Suggestion: Automatic translation of ASCII to preferred Unicode

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I’ve just been voted down on an edit for replacing Unicode quotes with ASCII quotes:

I was pointed to , which says ASCII is allowed, but Unicode is preferred.

I was correcting titles that were substantially incorrect, but which included three Unicode quote characters. I replaced them with sleeve-accurate titles, but included three ASCII quotes. (Technically, I don’t see where it’s forbidden to replace Unicode with ASCII as I was told, but if I were reviewing the edit I would also have had doubts about allowing it after reading the guidelines.)

While I am fine with re-doing the edit, it struck me that this is a detail that could be corrected by the web site, either automatically or with a button similar to the “suggested capitalization” buttons.

Unicode apostrophe standardization

The spirit of the guideline is “we shouldn’t force people to enter Unicode because it’s harder, but if it’s already Unicode then it should always be kept that way, since it’s preferred”.

It’s definitely not as easy as that sounds - different languages do things like quotation marks completely differently, and even for English, things like a hyphen or an apostrophe can be multiple different symbols in Unicode.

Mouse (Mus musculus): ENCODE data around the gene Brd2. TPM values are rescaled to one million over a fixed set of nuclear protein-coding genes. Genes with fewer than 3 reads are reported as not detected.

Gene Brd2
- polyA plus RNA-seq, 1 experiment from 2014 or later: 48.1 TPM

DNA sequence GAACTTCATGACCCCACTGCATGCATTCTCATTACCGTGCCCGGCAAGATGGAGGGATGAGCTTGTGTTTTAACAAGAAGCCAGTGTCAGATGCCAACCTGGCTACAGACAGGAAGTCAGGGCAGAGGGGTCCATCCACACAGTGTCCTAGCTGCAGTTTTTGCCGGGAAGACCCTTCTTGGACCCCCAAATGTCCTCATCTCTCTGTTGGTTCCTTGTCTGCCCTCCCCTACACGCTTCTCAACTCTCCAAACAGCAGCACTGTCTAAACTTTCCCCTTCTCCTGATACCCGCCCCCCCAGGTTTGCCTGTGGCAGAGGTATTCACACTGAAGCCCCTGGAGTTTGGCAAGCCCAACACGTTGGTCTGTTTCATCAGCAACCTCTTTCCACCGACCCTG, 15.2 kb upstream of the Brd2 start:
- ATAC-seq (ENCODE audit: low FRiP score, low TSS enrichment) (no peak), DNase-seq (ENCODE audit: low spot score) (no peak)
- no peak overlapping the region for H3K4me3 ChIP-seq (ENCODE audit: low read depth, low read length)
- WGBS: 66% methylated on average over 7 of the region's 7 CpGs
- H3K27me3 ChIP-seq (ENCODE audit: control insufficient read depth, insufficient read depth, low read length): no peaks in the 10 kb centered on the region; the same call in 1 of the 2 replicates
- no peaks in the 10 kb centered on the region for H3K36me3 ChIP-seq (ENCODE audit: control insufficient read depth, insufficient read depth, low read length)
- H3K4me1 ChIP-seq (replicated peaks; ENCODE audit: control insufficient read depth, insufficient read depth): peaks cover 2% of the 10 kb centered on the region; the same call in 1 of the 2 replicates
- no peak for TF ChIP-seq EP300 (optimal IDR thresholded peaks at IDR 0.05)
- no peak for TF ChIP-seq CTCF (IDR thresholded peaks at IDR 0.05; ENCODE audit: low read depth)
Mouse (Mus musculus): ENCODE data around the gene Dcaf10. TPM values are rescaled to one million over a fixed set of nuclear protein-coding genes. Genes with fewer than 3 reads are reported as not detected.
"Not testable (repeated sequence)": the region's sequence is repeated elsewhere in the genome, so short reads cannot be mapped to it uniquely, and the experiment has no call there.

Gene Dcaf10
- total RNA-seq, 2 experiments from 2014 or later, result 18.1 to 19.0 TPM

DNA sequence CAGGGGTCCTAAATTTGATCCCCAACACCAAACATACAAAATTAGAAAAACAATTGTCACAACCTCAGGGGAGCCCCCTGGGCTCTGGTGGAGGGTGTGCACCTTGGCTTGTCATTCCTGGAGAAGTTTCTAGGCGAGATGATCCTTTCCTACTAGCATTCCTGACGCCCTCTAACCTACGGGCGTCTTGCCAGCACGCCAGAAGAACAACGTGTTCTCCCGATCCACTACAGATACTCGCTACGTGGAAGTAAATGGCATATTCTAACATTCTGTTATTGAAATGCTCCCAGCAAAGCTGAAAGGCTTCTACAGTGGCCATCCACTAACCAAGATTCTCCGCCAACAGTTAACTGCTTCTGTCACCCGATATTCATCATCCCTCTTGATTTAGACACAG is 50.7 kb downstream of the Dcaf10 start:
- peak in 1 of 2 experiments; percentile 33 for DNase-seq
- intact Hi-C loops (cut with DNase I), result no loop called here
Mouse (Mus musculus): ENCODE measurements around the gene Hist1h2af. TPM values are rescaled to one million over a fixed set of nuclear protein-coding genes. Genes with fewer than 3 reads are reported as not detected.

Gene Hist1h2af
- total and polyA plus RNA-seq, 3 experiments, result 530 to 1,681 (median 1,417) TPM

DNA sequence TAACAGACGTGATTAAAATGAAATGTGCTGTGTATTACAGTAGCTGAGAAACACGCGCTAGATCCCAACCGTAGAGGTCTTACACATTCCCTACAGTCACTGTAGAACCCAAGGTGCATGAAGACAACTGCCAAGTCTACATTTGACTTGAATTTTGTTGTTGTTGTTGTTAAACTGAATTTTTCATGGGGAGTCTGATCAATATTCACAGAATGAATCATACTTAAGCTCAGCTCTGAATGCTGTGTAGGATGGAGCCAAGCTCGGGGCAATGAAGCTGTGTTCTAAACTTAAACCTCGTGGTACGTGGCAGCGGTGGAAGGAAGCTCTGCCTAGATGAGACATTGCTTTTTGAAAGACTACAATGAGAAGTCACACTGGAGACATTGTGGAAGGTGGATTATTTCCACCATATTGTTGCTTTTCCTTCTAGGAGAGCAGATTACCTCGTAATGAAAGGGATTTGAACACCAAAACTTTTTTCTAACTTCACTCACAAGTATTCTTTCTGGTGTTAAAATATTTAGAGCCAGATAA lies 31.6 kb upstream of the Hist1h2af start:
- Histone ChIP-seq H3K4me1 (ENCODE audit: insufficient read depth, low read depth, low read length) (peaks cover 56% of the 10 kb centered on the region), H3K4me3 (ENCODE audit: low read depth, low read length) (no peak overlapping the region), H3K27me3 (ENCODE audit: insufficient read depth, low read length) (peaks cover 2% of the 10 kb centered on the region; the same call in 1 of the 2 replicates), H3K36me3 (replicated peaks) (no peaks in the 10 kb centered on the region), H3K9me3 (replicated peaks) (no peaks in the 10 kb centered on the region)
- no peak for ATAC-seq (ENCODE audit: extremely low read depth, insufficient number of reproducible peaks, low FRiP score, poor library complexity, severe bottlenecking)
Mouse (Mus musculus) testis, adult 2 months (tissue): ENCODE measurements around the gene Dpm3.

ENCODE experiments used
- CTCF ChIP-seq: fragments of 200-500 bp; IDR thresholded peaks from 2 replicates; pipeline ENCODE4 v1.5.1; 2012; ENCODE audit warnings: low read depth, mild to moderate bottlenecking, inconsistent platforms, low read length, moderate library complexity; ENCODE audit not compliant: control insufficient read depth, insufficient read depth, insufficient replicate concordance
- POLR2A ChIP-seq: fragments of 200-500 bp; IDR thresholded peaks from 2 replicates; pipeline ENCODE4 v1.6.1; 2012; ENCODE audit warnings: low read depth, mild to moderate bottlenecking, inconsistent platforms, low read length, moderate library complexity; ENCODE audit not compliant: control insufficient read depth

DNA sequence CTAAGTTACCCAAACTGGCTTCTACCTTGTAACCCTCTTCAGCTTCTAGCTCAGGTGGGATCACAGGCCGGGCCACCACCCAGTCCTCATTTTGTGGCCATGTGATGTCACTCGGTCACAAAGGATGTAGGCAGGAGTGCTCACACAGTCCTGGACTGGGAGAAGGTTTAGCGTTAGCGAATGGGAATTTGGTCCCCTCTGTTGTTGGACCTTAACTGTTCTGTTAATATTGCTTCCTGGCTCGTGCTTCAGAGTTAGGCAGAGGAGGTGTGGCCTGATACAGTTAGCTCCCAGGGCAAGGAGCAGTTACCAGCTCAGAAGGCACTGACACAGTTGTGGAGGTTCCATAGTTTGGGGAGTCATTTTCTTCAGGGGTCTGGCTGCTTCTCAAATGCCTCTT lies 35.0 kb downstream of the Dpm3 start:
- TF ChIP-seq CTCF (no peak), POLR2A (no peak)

I think the ‘no’ vote was a bit harsh, but since a voter/editor would have to re-add/fix information (eg it’s replacing more correct information with less correct information, if even slightly so) it’s not really out of line I don’t think.

But annoying in any case.
If it makes you feel better, I almost certainly would make the same mistake, I don’t use ASCII because it’s “yet another thing to do”.

Does anybody have a userscript or something that helps out?


Well, sure, a hyphen can be multiple symbols in Unicode, but if the Musicbrainz guidelines prefer a certain symbol, then there’s only one preferred choice, right? And a button would allow the user to override the suggestions.

But I was referring mostly to the quote symbol. It pops up so often for me since I deal with mostly dance music. I don’t know how common the other symbols are but I am constantly typing 12" and 7".

(Also, this made me laugh on the English Punctuation Guide: “Usage of preferred characters is optional and sometimes unwarranted.” :slight_smile: )


It is annoying, but like I said, I would have probably done the same thing if the roles were reversed based on the guidelines. shrug


For each instance yes, but in general: No. Sometimes an ASCII hyphen-minus should be an em dash, sometimes an en dash, and sometimes a minus sign. Sometimes double-quote should be right, sometimes left, and sometimes double-prime. And so on.



En dash for small separate, em dash for large.
Hyphen for hyphenated words.
Minus sign for maths.

Typewriter double quotes

Left, right, top or bottom curly double quotes, depending on position (start, end) and language.
Double prime for inches.

Typewriter apostrophe

Right curly quote for apostrophes but left then right curly single quote for when they are used in English similarly to double quotes.